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Title:The Role of the Listener in the Historical Phonology of Spanish and Portuguese: An Optimality-Theoretic Account
Authors:David Eric Holt
Comment:Requires SILDoulosIPA font for viewing of many symbols. Spectograph from Chapter 4 in separate
Abstract:The Role of the Listener in the Historical Phonology

of Spanish and Portuguese: An Optimality-Theoretic Account

David Eric Holt, M.S.

Mentor: Alfonso Morales-Front, Ph.D.

[Readers: Thomas J. Walsh and Elizabeth Zsiga]

[Defended 10 July 1997; Deposited August 1997]

Note: Proper viewing of all phonetic symbols requires the

installation of the font SILDoulosIPA.

File 1 includes all front matter (title page, abstract,

acknowledgements, table of contents, definition of language terms),

introduction, Chapter 1. (54 pp)

File 2 includes Chapter 2. (36 pp)

File 3 includes Chapter 3 and an appendix. (38 pp)

File 4 includes Chapter 4 and two appendices. (77 pp)

File 5 includes Chapter 5 and references. (19 pp)


In this dissertation I study the application to historical sound

change of a constraint-based approach to phonology. I employ

Optimality Theory (Prince and Smolensky 1993, McCarthy and Prince

1993a,b) in the analysis of the principal changes in syllable

structure that developed from Latin to Spanish and Portuguese. I

argue that historical sound change is driven by the incorporation

of phonetic factors into phonology for reasons of lexicon and grammar

optimization, and show that the role of perception and

reinterpretation by the listener is crucial in achieving this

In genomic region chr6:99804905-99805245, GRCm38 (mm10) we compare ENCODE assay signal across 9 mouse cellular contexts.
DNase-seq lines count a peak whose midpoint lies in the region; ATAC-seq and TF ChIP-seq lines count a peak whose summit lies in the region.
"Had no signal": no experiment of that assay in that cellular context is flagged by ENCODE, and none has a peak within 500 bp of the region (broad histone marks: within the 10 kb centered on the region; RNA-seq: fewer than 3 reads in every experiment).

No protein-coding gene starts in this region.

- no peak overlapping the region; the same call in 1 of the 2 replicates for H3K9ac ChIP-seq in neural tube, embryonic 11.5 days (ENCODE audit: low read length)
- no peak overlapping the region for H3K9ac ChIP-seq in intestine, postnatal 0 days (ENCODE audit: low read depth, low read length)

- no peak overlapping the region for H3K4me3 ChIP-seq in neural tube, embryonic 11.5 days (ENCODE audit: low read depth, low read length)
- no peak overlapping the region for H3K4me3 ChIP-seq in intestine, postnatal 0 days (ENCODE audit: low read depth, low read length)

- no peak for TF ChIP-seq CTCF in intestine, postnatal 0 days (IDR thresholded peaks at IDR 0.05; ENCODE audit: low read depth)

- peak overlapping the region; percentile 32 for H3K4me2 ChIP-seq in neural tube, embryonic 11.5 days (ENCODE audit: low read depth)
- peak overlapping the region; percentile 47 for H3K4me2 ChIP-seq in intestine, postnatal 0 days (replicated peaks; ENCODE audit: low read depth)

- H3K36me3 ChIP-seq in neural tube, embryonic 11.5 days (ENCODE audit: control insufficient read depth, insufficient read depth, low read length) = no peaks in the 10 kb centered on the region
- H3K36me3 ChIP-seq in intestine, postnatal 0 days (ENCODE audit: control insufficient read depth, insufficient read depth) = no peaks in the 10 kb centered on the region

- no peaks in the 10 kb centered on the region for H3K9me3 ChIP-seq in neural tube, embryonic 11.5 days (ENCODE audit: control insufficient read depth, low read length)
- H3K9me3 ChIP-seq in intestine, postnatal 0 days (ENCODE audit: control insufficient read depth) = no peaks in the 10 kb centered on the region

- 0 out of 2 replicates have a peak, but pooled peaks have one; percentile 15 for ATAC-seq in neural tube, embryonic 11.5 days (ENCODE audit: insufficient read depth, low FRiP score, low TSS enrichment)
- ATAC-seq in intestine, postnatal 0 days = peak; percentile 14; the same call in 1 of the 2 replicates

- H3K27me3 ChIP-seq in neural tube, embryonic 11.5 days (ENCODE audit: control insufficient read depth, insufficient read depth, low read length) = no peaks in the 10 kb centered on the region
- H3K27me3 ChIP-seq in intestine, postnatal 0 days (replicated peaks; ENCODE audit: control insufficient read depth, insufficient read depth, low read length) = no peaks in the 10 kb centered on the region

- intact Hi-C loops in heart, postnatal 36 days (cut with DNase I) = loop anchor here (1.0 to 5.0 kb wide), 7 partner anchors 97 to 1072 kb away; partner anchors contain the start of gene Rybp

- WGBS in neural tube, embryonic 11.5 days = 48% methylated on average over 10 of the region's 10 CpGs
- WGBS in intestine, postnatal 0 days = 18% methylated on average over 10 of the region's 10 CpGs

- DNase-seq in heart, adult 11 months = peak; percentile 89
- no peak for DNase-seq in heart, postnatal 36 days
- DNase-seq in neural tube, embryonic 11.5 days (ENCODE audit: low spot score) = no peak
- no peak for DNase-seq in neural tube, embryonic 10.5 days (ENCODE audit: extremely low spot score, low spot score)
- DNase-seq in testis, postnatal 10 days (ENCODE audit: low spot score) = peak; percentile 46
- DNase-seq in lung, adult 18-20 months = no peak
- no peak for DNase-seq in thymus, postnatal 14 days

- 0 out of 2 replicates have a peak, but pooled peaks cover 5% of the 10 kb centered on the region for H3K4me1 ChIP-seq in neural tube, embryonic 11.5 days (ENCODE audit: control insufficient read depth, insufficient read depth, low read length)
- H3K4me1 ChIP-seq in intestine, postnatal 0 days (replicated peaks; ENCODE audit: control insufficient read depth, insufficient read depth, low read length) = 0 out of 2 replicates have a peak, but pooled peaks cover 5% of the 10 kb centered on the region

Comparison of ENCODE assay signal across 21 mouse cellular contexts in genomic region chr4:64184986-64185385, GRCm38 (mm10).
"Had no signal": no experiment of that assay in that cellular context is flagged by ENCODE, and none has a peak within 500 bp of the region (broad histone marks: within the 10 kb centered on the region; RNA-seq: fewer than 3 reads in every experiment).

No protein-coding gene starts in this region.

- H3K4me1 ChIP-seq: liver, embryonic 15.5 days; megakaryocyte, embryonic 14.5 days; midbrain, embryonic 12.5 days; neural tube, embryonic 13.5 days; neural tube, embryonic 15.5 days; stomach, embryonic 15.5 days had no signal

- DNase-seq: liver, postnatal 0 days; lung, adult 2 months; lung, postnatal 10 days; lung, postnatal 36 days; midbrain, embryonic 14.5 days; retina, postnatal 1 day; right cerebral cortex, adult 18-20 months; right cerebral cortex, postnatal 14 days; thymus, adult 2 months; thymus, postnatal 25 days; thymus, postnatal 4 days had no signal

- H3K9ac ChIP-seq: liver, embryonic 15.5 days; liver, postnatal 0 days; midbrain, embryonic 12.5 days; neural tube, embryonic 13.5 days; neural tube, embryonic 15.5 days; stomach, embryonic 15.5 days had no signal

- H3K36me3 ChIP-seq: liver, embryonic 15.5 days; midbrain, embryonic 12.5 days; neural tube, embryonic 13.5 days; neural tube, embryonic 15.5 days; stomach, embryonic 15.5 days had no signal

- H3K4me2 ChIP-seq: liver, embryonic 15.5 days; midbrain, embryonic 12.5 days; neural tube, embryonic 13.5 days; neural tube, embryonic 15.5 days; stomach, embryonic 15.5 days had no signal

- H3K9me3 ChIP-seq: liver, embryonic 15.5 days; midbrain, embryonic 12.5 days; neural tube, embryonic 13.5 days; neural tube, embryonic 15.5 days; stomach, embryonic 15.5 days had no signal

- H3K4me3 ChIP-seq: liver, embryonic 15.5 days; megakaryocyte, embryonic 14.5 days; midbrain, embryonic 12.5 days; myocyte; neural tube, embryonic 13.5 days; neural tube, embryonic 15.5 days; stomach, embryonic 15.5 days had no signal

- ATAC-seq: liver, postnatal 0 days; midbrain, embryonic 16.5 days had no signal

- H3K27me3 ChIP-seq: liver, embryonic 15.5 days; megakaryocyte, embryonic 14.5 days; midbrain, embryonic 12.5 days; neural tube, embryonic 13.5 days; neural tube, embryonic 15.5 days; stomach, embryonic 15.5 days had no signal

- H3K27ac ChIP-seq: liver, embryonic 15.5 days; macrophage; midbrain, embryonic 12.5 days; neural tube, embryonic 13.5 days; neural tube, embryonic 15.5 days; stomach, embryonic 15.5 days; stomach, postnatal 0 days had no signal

optimization. Additionally, reanalysis of underlying forms may have

profound effects on the constraint hierarchy of the grammar, leading

to the step-wise rise of markedness constraints versus faithfulness


Furthermore, several steps in the historical development of certain

phenomena of syllable structure and phonological/phonetic forms are

best understood as resulting from effects of perception and

(re-)interpretation by the hearer.

Chapter 1 discusses the need for theoretical approaches to historical

change in additional to traditional ones, introduces theoretical

machinery (Optimality Theory, lexicon optimization, moraic theory and

its relation to sonority) and reviews previous OT approaches to

variation and change.

In Chapter 2 I show that reanalysis by the listener of phonetic

differences leads to loss of vowel length distinctions in Late Latin,

initiating massive changes in the distribution of long segments: a

constraint disfavoring moraic consonants begins to rise, first

reducing obstruent geminates and vocalizing syllable-final velars.

Chapter 3 continues to explore results of the loss of phonological

vowel length. I first treat the evolution of the seven-vowel system of

Late Spoken Latin, and argue that reanalysis of the Latin Stress Rule

led to vowel lengthening. Later developments lead to diphthongization

of stressed open mid vowels in Old Spanish. I then show that geminate

consonants are progressively simplified, with the sonorants now being

affected. Reduction leads to /n, l/ in Galician/Portuguese, but

palatal /N, L/ in Old Spanish, where merger with Latin /n, l/ would

have resulted.

Chapter 4 shows that the listener may (mis)interpret one sound for a

less marked one based on great acoustic similarity. In the development

of Latin _Cl_ clusters to Spanish, Galician and Portuguese _-ch-_, I